Never Lie on a Resume–Ever

Yahoo’s CEO lied on his resume. He does not have a degree in Computer Science. Well, many senior managers of high tech organizations don’t. So, that should have been okay. There are two questions here:

  1. Why did he feel the need to lie? Did he even realize he was lying?
  2. Why did anyone feel the need for a Bachelor’s degree for the job was necessary? Especially a BS in Computer Science? For a senior manager??

This post is about lying on your resume. I’ll address the need–or not–for a degree in another post.

There is no point in lying on your resume about anything that can be fact-checked. The more influential your potential role in an organization, the more likely your background will be checked. Many organizations fact-check resumes because they can.

If you have a resume (or a LinkedIn page) that has stretched the truth, fix it now. It is not worth the aggravation of discovery. Did you graduate or just attend a particular school? If you did not graduate, make sure you fix your resume so it doesn’t show that you graduated. If you didn’t attend that school, remove it.

If you didn’t get that promotion, change the job title. If you didn’t work in that language, that operating system, that group, change it.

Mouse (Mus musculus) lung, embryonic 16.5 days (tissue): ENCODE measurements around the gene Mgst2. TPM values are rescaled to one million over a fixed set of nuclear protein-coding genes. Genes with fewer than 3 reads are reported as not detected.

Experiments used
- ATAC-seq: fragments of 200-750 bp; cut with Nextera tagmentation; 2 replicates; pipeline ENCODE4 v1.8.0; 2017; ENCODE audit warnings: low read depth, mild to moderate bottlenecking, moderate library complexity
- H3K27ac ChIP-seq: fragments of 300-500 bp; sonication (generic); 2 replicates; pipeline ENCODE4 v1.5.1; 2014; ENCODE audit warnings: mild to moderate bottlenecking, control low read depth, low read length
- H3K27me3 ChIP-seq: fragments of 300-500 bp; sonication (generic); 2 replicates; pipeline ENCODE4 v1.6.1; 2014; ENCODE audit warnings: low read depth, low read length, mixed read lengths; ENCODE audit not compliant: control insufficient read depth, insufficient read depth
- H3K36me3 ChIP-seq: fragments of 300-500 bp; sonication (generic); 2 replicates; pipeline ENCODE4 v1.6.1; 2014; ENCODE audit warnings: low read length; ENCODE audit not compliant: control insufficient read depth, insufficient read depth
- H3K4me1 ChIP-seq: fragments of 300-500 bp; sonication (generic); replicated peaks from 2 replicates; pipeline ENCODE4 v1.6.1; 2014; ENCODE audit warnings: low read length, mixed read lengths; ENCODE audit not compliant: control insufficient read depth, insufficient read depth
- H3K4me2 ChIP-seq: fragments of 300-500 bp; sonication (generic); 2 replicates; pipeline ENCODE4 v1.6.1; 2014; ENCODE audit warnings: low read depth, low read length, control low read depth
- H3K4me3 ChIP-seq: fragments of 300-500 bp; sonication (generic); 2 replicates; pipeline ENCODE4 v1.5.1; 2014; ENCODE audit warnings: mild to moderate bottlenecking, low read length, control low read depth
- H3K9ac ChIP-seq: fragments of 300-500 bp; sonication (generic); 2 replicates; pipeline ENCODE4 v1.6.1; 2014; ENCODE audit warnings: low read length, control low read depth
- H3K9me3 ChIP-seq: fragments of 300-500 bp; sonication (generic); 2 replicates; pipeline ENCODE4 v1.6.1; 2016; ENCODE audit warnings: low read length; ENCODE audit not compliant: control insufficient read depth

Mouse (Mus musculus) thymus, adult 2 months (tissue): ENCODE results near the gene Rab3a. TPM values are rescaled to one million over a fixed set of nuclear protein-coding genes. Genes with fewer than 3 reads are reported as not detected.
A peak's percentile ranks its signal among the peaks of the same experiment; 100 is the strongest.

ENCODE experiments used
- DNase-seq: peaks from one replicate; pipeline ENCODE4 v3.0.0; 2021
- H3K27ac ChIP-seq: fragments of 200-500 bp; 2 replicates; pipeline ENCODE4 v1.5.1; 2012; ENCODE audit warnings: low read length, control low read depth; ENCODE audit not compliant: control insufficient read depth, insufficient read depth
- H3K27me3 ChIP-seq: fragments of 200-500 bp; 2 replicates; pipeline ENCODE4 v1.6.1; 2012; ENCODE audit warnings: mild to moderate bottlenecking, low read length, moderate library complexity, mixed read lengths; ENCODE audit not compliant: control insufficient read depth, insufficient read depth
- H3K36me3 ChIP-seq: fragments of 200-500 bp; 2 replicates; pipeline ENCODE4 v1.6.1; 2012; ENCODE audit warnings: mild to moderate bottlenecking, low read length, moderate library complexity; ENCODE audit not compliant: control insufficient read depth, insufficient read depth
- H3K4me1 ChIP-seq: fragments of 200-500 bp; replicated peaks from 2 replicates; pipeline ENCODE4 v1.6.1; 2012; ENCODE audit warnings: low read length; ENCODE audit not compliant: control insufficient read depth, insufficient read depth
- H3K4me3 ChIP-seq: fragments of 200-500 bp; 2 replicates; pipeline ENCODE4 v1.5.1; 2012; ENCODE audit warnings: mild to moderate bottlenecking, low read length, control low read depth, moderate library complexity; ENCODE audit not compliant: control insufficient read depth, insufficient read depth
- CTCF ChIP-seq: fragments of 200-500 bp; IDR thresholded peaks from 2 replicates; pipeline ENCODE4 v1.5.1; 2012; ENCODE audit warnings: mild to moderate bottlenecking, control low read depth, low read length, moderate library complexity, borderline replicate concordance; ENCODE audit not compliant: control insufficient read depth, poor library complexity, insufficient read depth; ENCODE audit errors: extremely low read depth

Be truthful on a resume. Show your value. Read Andy Lester’s Resume tactics from the grocery checkout lane or Rich Stone’s Resume and Interview Preparation Tips.

Whatever you do, don’t lie on a resume. It might get you in the door and hired. It will boot you out pretty darn fast. And then where will you be? Notorious and looking for another job. Not a happy place to be. It’s difficult to manage your job search when you are notorious.

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2 Comments

  1. Andy Lester

    I’ve seen articles talking about how he “fudged” or “padded” his resume. Thank you for saying he “lied”, because that’s really what it is.

    Reply
  2. Liz Danielson

    I hired a guy who lied on his resume – said he could write SQL queries when he couldn’t. I sent him to training (at the time, keeping a body was important) and he couldn’t or wouldn’t learn it. As it was a requirement for that position, I fired him (warm body be damned). Years later he applied to return to the company I still worked for. Figuring he couldn’t get into the old position, he applied to a different group. Sadly for him it was a group I now managed. His resume, full of experience from a competitor, looked great. But I couldn’t believe his resume and didn’t interview him. Once you’ve lied, people don’t forget. Be honest. Be PAINFULLY honest.

    Reply

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